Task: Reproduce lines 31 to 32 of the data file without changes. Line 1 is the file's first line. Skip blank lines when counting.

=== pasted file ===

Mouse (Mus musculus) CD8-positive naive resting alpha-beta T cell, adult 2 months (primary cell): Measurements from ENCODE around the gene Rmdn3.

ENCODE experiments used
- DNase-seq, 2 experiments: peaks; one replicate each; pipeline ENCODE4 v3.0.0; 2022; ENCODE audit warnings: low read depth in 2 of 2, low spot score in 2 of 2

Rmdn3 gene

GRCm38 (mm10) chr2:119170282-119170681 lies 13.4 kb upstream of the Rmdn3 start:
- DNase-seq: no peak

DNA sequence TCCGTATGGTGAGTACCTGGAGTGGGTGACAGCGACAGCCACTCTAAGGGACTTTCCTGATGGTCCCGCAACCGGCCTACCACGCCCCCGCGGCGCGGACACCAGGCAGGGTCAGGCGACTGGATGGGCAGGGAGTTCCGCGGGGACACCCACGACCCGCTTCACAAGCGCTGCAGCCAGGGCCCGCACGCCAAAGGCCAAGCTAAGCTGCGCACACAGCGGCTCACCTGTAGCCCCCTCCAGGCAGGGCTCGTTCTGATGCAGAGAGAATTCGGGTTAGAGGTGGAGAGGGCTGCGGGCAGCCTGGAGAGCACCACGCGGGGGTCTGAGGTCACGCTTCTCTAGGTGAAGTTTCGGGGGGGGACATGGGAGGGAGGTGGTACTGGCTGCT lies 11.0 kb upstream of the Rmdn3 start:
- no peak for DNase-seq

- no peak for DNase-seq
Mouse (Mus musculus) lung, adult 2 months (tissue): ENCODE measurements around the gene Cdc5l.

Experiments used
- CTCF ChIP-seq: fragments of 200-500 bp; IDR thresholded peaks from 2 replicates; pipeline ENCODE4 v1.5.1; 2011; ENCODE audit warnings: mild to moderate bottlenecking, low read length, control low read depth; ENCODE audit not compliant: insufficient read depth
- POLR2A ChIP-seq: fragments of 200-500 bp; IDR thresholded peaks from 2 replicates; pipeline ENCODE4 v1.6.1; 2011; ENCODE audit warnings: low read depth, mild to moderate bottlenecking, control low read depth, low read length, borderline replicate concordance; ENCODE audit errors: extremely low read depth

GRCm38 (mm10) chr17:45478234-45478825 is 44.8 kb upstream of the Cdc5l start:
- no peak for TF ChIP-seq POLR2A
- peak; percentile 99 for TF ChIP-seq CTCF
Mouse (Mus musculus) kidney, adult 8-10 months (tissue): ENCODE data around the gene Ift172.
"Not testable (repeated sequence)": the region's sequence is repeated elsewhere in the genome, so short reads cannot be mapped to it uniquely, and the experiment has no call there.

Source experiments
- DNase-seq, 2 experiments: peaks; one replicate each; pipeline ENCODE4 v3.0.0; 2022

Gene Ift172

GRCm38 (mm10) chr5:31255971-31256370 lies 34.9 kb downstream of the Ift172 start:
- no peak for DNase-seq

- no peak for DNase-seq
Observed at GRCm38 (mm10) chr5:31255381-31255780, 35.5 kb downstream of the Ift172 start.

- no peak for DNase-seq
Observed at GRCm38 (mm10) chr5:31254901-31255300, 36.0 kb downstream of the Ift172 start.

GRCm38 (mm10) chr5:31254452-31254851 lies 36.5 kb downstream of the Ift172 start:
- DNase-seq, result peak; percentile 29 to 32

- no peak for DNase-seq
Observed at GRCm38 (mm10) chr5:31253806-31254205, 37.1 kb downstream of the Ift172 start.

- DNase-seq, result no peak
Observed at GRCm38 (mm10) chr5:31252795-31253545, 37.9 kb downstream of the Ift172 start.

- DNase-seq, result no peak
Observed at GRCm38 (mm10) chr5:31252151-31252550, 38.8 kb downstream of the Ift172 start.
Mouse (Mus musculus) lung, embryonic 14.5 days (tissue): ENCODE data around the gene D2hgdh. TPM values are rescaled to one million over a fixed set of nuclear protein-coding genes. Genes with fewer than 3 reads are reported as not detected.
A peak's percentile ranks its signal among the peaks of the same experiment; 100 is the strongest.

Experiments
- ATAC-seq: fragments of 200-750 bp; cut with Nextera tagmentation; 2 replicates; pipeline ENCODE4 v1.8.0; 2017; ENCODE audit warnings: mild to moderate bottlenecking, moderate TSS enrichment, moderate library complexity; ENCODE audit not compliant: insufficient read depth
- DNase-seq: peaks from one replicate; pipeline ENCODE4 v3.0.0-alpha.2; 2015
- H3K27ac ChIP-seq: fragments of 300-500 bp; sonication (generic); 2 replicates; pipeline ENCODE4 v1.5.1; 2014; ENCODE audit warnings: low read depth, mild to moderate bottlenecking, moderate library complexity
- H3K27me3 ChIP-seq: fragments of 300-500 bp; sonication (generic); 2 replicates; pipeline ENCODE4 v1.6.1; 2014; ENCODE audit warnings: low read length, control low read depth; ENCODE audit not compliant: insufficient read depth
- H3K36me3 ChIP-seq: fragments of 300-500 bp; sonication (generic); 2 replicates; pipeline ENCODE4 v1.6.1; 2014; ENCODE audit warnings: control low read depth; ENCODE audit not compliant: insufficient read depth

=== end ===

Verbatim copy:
Observed at GRCm38 (mm10) chr5:31253806-31254205, 37.1 kb downstream of the Ift172 start.

- DNase-seq, result no peak